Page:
“No one knows quite how the credit crunch is going to play out, but engineering and finance courses are not as popular as communication and the arts. As a result, there may be more opportunities for graduates in engineering and finance because there are not as many people with those specific skills.”

Despite having a good education, Haroon Akram, 24, who moved over from the UK with his family two years ago, decided to re-train for a new career.
However, he found himself unemployed as a direct result of the credit crunch.

“Because the property market was booming and lots of people were making really good money in real estate, I decided to go and do a course in real estate,” he says. “Doing the course really helped me and I managed to get a job but then, when the recession hit, I lost it.”

Luckily for Haroon he is now going to work with his dad in the family truck rental business. But for those who don’t have many options available to them, Lucy suggests not being embarrassed to start at the bottom and work your way up.

“Being prepared to intern at companies, for little or no money, can be very hard, but is an excellent way to get a foot in the door,” she says.“We recommend continued professional development in any role. If you can keep abreast of the issues affecting your industry and learn about ways you can become more effective, you will have an advantage over your colleagues or those going for the same job.”

School leavers or anyone interested in a new career can register for a free place at the next Najah exhibition in Abu Dhabi by visiting

Careers advisors and representatives from universities and different industries will be on hand to offer advice

Monday, May 25, 2009

More Depressing News

UAE job losses set to continue amid recovery - analyst

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JOB LOSSES: More redundancies will be made in the UAE even as the economic recovery begins, says Standard Chartered. (Getty Images)

Job losses will continue to take place in the UAE even as economic recovery takes hold, a leading economist in the region warned on Monday.

Further redundancies would happen in the Gulf state over the coming months because the jobs market lagged behind the real economy, said Marios Maratheftis, chief economist at Standard Chartered in the Middle East.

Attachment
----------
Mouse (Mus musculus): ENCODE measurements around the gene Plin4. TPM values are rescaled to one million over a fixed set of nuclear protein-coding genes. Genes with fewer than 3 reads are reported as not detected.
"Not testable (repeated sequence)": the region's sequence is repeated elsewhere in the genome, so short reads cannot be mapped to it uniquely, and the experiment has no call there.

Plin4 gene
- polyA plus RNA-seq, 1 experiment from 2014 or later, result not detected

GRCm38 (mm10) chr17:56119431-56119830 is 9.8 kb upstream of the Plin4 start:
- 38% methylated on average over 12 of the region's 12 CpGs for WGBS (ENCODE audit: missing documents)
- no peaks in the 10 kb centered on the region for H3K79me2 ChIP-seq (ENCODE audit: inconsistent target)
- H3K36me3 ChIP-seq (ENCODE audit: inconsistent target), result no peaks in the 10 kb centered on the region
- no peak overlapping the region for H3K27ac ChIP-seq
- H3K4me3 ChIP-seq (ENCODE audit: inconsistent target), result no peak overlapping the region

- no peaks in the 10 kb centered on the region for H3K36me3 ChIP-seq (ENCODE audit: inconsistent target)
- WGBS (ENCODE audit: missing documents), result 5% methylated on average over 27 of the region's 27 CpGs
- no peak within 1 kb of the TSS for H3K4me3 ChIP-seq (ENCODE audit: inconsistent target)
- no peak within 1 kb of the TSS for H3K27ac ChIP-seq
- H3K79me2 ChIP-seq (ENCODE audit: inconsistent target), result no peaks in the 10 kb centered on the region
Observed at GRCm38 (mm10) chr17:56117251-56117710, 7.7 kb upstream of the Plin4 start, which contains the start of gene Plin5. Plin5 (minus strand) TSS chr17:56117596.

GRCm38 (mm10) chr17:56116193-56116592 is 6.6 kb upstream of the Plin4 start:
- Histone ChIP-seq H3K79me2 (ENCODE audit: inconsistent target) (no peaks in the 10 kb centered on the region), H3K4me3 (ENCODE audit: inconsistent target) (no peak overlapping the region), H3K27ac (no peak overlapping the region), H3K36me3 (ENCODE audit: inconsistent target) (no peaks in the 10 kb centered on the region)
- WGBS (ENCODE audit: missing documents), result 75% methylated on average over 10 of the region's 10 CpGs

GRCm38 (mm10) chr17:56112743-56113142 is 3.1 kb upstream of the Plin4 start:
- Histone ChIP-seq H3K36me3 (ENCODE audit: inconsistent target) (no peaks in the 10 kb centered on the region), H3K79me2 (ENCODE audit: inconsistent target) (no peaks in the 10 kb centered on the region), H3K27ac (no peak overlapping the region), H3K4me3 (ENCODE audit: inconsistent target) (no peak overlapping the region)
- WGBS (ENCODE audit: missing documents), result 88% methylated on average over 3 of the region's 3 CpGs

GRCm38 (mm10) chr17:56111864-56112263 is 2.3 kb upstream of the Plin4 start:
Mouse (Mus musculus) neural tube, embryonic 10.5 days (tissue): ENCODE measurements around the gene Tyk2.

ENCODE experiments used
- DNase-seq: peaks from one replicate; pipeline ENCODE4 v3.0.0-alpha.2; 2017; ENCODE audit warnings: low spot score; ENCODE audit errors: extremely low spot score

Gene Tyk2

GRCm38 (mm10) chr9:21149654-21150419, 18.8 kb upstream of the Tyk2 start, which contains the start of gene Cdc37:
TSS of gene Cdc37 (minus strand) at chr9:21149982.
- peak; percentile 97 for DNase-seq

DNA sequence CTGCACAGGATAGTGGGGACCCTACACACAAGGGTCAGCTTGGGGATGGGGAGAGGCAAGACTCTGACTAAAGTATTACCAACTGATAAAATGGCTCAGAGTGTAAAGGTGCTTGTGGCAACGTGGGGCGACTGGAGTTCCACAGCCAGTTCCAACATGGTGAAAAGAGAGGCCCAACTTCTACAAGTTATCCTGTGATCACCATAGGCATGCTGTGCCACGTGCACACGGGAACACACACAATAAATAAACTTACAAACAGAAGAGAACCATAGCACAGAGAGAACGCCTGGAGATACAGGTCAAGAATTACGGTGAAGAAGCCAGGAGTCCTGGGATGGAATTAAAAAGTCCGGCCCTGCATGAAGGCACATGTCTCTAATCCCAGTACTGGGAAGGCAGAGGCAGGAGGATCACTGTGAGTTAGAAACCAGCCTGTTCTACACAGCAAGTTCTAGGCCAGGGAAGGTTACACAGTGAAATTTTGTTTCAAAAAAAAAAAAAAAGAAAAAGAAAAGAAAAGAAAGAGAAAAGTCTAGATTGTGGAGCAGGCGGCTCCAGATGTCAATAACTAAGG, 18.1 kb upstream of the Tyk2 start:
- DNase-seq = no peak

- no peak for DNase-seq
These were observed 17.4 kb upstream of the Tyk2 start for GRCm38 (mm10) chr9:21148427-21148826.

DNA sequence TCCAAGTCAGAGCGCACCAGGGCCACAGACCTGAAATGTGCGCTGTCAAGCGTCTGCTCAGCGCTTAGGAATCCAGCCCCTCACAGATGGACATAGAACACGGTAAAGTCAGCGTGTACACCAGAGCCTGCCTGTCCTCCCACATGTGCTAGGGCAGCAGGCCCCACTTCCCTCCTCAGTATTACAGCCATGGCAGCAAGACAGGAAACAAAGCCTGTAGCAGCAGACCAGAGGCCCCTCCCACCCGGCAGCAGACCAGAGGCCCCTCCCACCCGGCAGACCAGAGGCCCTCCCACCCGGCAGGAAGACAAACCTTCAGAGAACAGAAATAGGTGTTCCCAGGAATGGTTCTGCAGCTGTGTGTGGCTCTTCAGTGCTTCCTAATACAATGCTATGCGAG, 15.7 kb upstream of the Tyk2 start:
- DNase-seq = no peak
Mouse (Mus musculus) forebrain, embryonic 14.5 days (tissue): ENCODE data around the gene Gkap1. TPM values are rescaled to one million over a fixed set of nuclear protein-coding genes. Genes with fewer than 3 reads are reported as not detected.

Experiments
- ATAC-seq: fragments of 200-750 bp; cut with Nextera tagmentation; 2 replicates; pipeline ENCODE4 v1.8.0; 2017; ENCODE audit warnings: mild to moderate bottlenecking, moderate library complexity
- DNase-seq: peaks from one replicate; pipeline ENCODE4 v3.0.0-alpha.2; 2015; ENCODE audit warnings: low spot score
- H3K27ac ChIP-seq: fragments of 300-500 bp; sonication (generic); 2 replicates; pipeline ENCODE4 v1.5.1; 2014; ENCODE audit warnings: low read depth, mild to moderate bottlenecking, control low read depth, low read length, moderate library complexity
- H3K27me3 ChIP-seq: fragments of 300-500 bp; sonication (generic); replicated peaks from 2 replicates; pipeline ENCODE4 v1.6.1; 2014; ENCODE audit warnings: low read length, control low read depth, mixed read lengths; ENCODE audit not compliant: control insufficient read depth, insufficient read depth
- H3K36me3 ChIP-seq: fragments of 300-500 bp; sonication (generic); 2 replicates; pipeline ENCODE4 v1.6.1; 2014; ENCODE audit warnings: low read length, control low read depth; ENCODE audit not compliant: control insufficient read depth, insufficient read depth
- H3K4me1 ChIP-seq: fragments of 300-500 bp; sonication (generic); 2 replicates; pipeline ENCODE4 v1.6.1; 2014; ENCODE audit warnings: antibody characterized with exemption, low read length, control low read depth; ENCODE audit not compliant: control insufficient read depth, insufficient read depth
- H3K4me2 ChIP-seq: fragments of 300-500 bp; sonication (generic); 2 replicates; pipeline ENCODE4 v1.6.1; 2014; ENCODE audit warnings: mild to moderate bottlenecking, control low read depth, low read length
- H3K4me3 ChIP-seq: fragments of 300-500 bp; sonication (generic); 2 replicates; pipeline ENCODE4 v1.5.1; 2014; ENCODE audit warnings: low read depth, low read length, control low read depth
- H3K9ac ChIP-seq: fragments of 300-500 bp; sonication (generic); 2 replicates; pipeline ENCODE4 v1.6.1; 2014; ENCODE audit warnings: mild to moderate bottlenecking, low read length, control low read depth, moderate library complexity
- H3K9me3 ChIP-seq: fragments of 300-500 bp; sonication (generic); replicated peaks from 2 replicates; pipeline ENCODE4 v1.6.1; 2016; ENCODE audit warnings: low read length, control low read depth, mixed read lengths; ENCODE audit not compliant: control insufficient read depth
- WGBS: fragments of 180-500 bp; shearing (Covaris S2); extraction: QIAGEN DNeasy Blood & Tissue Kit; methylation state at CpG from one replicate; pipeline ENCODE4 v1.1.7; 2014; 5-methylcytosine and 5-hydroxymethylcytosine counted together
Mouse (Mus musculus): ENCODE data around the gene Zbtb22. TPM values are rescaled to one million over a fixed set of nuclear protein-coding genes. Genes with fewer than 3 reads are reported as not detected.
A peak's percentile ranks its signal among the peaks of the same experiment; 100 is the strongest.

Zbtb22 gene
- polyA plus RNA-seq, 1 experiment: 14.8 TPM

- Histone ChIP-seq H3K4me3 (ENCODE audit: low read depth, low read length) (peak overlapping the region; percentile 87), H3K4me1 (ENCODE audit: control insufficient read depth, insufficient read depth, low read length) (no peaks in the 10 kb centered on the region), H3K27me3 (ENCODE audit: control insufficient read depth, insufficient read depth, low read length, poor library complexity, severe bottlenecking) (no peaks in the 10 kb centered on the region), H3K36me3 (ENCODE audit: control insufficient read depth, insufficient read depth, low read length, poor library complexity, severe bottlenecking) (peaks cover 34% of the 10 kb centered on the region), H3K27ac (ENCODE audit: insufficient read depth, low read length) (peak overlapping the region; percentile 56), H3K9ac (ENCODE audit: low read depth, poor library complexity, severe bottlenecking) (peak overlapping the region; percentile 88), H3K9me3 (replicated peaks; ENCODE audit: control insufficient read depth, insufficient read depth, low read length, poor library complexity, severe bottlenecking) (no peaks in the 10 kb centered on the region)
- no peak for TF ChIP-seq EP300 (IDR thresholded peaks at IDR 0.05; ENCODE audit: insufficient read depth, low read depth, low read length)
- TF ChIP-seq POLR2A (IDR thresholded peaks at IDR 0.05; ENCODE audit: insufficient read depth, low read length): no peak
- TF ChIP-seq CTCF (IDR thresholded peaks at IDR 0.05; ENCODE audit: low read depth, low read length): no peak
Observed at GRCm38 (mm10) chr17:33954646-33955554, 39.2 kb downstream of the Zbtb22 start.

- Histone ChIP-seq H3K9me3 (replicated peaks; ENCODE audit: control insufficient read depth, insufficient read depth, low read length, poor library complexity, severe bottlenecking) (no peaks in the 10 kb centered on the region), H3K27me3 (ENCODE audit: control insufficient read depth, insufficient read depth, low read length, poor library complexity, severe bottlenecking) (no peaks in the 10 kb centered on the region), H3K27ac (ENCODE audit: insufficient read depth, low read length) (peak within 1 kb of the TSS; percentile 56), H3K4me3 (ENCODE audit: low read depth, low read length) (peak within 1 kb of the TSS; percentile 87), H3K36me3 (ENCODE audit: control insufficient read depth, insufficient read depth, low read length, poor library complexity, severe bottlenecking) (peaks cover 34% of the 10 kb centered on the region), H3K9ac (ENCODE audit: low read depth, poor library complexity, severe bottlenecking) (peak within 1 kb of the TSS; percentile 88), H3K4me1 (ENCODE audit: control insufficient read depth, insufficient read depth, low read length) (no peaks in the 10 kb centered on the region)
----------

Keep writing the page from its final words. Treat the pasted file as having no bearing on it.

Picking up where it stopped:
“Inevitably job losses are taking place and, in my opinion, they will continue to take place even as the economy is recovering because the jobs market is a lagging indicator of the economic cycle,” said Maratheftis during MegaTrends, Essential Strategic Insights 2009 in Abu Dhabi.

Property prices to remain depressed - Aldar CEO

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PROPERTY VIEW: Aldar's CEO said on Monday he expected the UAE real estate market to remain flat for at least a year. (ITP Images)

The UAE property market is in line for another 12 months of depressed performance, according to the CEO of Aldar, the biggest developer in Abu Dhabi.

“I think we are in for a flat year in terms of performance in property prices," John Bullough said on the sidelines of the Megatrends conference in the UAE capital.

“My personal view is that we are in for at least another 12 months of a fairly level low-performing market.

Sunday, May 24, 2009

Is CEO of Trengganu Investment Authority LYING?

According to a report published in a Malaysian newspaper and quoted by a wire service agency, Mubadala planned to get involved in the construction of hotels and villas on a 1,200-hectare site in Terengganu state on the east coast of Malaysia.

Mubadala denies reports about investments in Malaysia

By Abdulla Rasheed, Abu Dhabi Editor
Published: May 23, 2009, 23:49

Abu Dhabi: Mubadala Development Co, the investment arm of the Abu Dhabi government denied media reports about its plan to invest $1.8 billion (Dh6.6 billion) in property projects in Malaysia.

"Beyond the Medini Project in the Iskandar Development Region, we currently have no other real estate projects in Malaysia," the company said in a statement to Gulf News.

Mubadala however, clarified that they are not closing their doors to "partnerships and real estate opportunities globally that generate sustainable returns which may include future projects in Malaysia".